I’m up on a ladder scrubbing the walls for painting when the Bearded One says, on his way out the door, “Oh, remind me to tell you a chicken story.”
Usually I write everything down, but I can’t write right now. I express interest, but also a touch of irritation at this burden, and say “Oh, goodie,” which I don’t think he heard, which I’m glad for. His chicken stories are always good, and he’s had a lot of them to remember lately.
The other reason I feel bad for my slightly bitchy “oh-goodie” is that the Bearded One fears for me up on ladders. He is an ex-litigator who still sees disaster everywhere, but especially on ladders. Perhaps he is thinking of the half-dead squirrel Garfield trotted into the house with this week, and how this would affect me 16 feet up. He knows my hip’s been bugging me. Perhaps this is his unconscious Scheherazade (pronounced Shuh-hera-zod) strategy to keep me extra careful, promising me a chicken story if I stay alive just as the Persian queen promised the king the conclusion of her stories the next day so he didn’t behead her. Anyway, he leaves the house pronto so as not to distract me.
I finish cleaning the west wall of the living room and look out the window up at the aviary where the Bearded One is working. He’s been there for days now, and he’s had a steady stream of chicken tales. Again, we never knew they had personalities. The chickens have been crazy this week.
Layers need 14 hours of light to stimulate the pituitary gland inside their eyes, which sends a hormone to the ovary with the message to produce an egg. We’re losing five minutes of daylight a day and are under 12 hours now. The hens will stop laying for the winter soon if left alone.
The eggs have already tapered off, but our ten hens still give us a couple of dozen a week. We want to continue that, so we just started supplementing their light for 3 hours (using a timer) in the evenings. This is tricking Mother Nature, which I don’t usually like, but that’s what it takes. It doesn’t hurt them, but it’s an adjustment and must be contributing to their antics this week.
Yesterday the Bearded One was alone in the barn and heard a clucking and generalized chicken bitchin’. Chickens are not allowed in the barn because they’ll foul the goat’s hay, but the littlest banty we have, Dusty, had wedged under the door and was nesting in the new corner goat feeder.
Cheetah went to the same spot the day before, but she snuck into the barn when I was raking out the spent hay and hauling it to the new gravity-fed chicken compost run, also known as the Chute. The hens and goats are doing a great job of turning it as it makes its way down the hill. I came back to close up the barn and there was Cheetah nestled down into Sage’s hay.
Our ten layers are all just over a year old except Kimber, the mama banty who came to us as a wild hen with seven 3-day-old chicks. We still have four of those chicks — Dusty, Marilyn, Spot and Stevie. (We sold the two roosters at auction back in January when they were five months old. And we think a raccoon got Blackie.) Kimber has been having an extra irritable week, and drove her daughter Stevie to the outside roost with her pecking. Dusty refused to perch next to her mother, choosing instead to climb onto Jane and Cheetah’s backs.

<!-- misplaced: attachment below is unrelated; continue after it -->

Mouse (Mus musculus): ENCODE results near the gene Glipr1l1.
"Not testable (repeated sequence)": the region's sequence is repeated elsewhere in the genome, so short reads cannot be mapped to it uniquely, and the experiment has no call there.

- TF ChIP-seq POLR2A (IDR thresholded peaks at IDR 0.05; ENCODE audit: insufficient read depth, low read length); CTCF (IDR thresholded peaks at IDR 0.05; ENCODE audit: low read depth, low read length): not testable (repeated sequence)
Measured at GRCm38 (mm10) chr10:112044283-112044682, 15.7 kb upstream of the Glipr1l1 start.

Maybe it’s the full moon making the chickens act weird. Native Americans call this particular full moon the Fruit Moon because of the falling apples, and we’ve actually got a lovely crop of red Spartan apples to be harvested.
The tree is four years old now, and this is its first real crop. I plan to put the apples in waterproof plastic containers in the root cellars.
I step down from the ladder, and can see the Bearded One kneeling on the trail beside the smaller root cellar, patting wet cement into safety steps in the hillside where he saw me slip recently.
When he comes in, I tell him I love him and that I’m sorry if my oh-goodie hurt his feelings. I tell him I was very careful on the ladder, and I ask to hear the chicken story.
He tells me that he doesn’t know what I’m talking about but is very glad I was careful, and that here’s the story. Leah, the Rhode Island Red and boss of the chicken yard, even over Kimber, saw him in the aviary and came hauling across the upper pasture toward him. “Awwwkkkk!! Brrkkk-brkkkkkkk–brrkkkkk–Awwwwkkkk!”
She then stopped and flapped her wings, and bobbed up and down repeatedly in a pattern, which impressed the Bearded One as some sort of never-before seen mating dance. She kept it up and grew more frantic and insistent, and the Bearded One knew that she wanted something.
He looked closer, and her dance movement — like fake pecking — drew him toward a point of focus hidden in the middle of the pasture.
“It was a banty egg,” he said, laughing. “She was calling me over to find it.”
I make eye contact with the Bearded One, put down my scrub rag, take off my rubber gloves, and give him the most coquettish chicken dance he’s seen in some time. It worked for Scheherazade. Heck — it worked for the chicken.